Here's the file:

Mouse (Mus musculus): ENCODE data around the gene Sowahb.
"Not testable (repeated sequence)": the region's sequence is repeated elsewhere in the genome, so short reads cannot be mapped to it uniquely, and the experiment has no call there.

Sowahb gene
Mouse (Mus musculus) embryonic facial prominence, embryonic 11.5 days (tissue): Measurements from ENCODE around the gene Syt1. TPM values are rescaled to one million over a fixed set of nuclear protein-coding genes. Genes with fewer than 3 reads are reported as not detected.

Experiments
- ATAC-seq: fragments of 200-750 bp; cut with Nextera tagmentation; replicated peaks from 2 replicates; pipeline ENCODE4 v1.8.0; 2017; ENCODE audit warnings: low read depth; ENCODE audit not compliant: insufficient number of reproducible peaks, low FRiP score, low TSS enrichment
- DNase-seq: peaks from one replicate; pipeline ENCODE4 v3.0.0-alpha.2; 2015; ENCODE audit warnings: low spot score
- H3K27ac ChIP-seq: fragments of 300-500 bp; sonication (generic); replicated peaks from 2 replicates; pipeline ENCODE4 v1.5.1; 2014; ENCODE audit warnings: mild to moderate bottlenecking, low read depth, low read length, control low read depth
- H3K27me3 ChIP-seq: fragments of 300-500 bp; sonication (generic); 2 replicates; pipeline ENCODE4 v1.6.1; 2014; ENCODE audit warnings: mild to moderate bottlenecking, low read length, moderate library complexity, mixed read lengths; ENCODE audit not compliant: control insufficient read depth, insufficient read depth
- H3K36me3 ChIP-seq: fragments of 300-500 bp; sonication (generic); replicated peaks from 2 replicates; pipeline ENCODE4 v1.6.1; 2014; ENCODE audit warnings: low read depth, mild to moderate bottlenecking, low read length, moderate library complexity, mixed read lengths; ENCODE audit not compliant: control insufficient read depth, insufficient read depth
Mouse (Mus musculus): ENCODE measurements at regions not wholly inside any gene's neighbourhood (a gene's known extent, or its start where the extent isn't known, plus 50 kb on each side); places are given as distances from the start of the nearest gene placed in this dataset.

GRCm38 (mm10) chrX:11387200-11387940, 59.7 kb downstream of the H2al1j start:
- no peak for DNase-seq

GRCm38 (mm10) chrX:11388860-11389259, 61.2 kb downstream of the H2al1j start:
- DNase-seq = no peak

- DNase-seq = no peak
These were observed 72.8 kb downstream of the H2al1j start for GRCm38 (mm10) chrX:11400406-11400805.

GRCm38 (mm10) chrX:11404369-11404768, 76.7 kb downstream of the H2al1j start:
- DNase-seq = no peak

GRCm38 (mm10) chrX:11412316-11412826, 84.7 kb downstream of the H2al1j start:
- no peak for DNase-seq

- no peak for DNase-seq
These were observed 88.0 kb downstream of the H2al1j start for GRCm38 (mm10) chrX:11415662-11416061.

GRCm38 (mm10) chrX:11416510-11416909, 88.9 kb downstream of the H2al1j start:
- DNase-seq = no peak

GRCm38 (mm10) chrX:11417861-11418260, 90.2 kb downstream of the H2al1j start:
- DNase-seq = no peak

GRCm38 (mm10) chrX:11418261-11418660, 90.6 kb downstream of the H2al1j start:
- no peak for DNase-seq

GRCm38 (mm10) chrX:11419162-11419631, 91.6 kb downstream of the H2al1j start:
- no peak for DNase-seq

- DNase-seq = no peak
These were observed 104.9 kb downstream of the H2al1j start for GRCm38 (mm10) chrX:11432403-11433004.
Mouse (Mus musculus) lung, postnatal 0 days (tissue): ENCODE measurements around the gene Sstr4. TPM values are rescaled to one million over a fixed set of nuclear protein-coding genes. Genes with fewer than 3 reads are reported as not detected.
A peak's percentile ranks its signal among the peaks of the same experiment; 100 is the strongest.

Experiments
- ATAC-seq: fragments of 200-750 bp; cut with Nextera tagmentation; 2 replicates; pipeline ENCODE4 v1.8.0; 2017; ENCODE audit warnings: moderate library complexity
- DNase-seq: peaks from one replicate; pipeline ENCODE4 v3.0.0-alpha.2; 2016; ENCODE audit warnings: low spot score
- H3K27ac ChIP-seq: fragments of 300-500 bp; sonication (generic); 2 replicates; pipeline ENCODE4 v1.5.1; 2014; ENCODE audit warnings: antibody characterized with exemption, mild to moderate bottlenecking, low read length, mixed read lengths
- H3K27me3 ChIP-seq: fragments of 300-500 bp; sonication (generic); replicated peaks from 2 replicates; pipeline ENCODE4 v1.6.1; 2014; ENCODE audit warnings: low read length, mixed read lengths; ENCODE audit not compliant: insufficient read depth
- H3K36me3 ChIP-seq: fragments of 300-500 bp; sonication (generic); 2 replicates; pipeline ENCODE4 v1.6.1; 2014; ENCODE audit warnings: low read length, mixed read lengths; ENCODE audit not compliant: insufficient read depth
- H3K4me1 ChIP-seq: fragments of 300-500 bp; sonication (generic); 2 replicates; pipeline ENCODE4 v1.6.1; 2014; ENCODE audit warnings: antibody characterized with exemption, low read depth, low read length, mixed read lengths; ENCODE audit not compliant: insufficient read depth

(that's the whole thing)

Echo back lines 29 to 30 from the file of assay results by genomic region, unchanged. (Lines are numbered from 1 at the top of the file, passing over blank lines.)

- no peak for DNase-seq

GRCm38 (mm10) chrX:11419162-11419631, 91.6 kb downstream of the H2al1j start: